It’s never been more important to support small business, and these Indigenous entrepreneurs, creators and business owners are among those leading the charge towards post-pandemic recovery.

Small business owners around the country are hurting. The ongoing impacts of the pandemic continue to keep us on a knife’s edge. But despite having every reason to throw in the towel, many of Australia’s SMEs have risen to the challenge, proving that entrepreneurship and tenacity runs deep in this country. These five Aboriginal-owned businesses around the country are superb examples, and should inspire all of us to carefully consider what, where and from whom we buy our products. 

Pawa Catering and Events

Based in West Footscray just outside Melbourne, Niyoka Bundle and her team provide tailored catering services for festivals and events around Victoria. She and her husband, Head Chef Vincent Manning, have created a bountiful menu offering everything from DIY pizza kits to Native Fusion grazing boxes. Indigenous ingredients enjoy the spotlight in everything from Native Riberry BBQ Meat Lover’s Pizza hits to grazing boxes spilling over with cured kangaroo pepperoni, cheeses infused with native herbs and handmade chutneys. 

Niyoka’s love of native ingredients extends to the art of gin making as well. Taka Gin co. aims to inspire its customers to experience a different taka – meaning ‘taste’ in the Gunditjmara language from South West Victoria – inspired by First Nations native botanicals.

Briar Blooms

Dominica Hill is the creative mind behind Briar Blooms, a 100% Aborignal-owned business based in Victoria’s Bass Coast region. A Palawa woman, Dominica started her business as a way to remember her daughter Briar who passed away before she could take her first breath. After receiving dozens of flower arrangements during this period, which sadly wilted away, she began creative everlasting flower arrangements, vibrant artworks and self-care items to bring joy to people going through a tough time. 

Her artworks, inspired by Indigenous stories and her own experiences, are available as high quality prints, as well as originals, to brighten up your walls. Dominica has fused her skills as a contemporary Aborignal artist and a former secondary school teacher to deliver workshops to students all over Victoria about the history of Aboriginal Art.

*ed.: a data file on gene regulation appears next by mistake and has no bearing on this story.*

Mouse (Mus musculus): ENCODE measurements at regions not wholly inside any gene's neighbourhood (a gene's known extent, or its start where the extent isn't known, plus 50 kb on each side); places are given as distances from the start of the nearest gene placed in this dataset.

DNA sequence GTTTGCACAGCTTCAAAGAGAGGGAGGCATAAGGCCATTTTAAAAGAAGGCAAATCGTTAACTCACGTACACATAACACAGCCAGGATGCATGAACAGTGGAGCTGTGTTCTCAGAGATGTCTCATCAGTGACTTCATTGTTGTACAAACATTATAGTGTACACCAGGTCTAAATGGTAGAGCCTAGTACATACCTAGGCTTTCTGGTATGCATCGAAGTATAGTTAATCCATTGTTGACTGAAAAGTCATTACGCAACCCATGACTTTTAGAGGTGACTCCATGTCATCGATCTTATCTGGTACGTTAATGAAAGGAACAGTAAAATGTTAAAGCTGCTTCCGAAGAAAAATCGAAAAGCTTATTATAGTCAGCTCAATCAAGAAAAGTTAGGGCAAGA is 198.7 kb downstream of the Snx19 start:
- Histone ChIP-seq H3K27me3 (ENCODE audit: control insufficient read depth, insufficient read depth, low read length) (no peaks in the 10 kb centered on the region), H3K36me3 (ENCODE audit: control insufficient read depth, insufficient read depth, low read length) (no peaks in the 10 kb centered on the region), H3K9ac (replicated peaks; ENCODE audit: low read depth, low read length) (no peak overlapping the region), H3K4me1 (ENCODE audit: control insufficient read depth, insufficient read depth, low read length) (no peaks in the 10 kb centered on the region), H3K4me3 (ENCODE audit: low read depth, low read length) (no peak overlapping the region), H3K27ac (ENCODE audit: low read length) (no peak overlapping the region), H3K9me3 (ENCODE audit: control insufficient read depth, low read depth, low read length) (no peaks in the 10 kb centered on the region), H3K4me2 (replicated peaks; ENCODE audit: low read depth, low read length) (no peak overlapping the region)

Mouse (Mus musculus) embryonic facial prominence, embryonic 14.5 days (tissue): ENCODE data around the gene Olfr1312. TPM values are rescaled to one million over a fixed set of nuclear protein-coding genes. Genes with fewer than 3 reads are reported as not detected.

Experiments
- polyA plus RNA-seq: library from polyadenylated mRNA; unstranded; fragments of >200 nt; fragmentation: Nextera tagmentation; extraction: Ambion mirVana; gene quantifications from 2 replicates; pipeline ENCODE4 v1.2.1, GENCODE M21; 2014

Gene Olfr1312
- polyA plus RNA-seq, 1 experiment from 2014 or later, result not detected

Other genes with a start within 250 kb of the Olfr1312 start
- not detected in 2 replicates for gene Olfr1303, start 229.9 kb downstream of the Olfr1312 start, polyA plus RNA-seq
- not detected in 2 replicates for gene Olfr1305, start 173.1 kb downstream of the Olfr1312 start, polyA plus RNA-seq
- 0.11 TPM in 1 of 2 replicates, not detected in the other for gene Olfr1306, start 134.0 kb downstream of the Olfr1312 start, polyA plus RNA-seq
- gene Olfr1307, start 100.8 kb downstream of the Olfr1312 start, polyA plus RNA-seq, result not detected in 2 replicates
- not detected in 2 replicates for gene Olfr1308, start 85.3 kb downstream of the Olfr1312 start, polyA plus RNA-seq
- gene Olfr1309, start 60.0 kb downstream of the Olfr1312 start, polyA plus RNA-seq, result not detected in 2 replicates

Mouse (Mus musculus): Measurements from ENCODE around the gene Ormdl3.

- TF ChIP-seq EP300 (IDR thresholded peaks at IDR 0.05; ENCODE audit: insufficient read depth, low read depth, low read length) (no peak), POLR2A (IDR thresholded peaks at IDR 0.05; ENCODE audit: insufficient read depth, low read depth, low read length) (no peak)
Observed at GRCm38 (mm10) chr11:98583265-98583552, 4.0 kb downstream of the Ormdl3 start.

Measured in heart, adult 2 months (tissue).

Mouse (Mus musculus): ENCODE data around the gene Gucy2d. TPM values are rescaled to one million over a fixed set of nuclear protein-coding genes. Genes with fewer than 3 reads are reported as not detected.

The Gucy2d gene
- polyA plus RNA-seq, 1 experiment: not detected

Aboriginal owned businesses
Tharla Marlpa First Aid Kit provided by Jade Pleiter’s company, Heart2Heart.

Panku Safety Solutions

At the helm of this rapidly growing organisation is Jadah Pleiter, a Palyku woman based in Melbourne’s South East. As well as being the CEO and Founder of First Aid company Heart2Heart Training and Supplies, her background in project management and experience working with Indigenous communities and local Government has led her to steer the ship for one of the country’s most respected suppliers of PPE and safety equipment. 

During the pandemic, her company rallied to provide masks, hand sanitizer, dispensers and other cleaning products to offer a level of safety and security during uncertain times. Panku has developed strong relationships with stakeholders and distribution partners all around the country, championing local brands and premium offerings alongside their own hero products. 

Panku invests in a range of social impact initiatives, including the Budadee Ranger Program which provides training and employment for remote communities across the Pilbara; and Tharla Marlpa which provides free first aid kits to remote Indigneous communities around Australia.

Amber Days

Corina Muir is the owner of ethical children’s wear label, Amber Days. An Aboriginal mother, artist, designer and nature protector, Corina’s range is inspired by the Australia bush, sea and desert. Shocked by the harmful chemicals that can be found in a lot of children’s clothing, 

Corina was determined to create her line from organic fabrics and use non toxic dyes and continues to seek out the highest quality materials on the market, prioritising services and products provided by Aboriginal and Torres Strait Islander, refugee and migrant women. “Women are the leading forces behind healthy communities and society,” says Corina, a sentiment that she clearly lives by. Amber Days is continually improving their processes to reduce environmental impact and support women and slow fashion.

Collaborating with Indigenous artists, Corina’s range of children’s wear is bright, colourful, fun and super comfy. From flowy linen dresses to cart-wheel-approved overalls, kids will love slipping into their Amber Days outfits everyday.

Clothing The Gaps

A play on words from the Government initiative to close the life expectancy gap between Indigenous and non-Indigenous Australia, Clothing The Gaps is both a dynamic fashion label and social enterprise. Co-founded by Laura Thompson, a Gunditjmara woman, and Sarah Sheridan, the label is managed by a team of health professionals who use business as a vehicle to support and help fund the impactful work of the Clothing The Gaps Foundation.

Aboriginal-led and majority Aboriginal owned, the label encourages consumers to “wear their values on their tee” and promote conversations around Indigenous issues. “Always Was, Always Will Be” appears across many of the most popular designs, as well as this year’s NAIDOC Week theme, Heal Country – a call for all Australians to “seek greater protections for our lands, waters, sacred sites and cultural heritage.”

This article was written on Darkinjung Land. Lead image courtesy of Pawa Catering.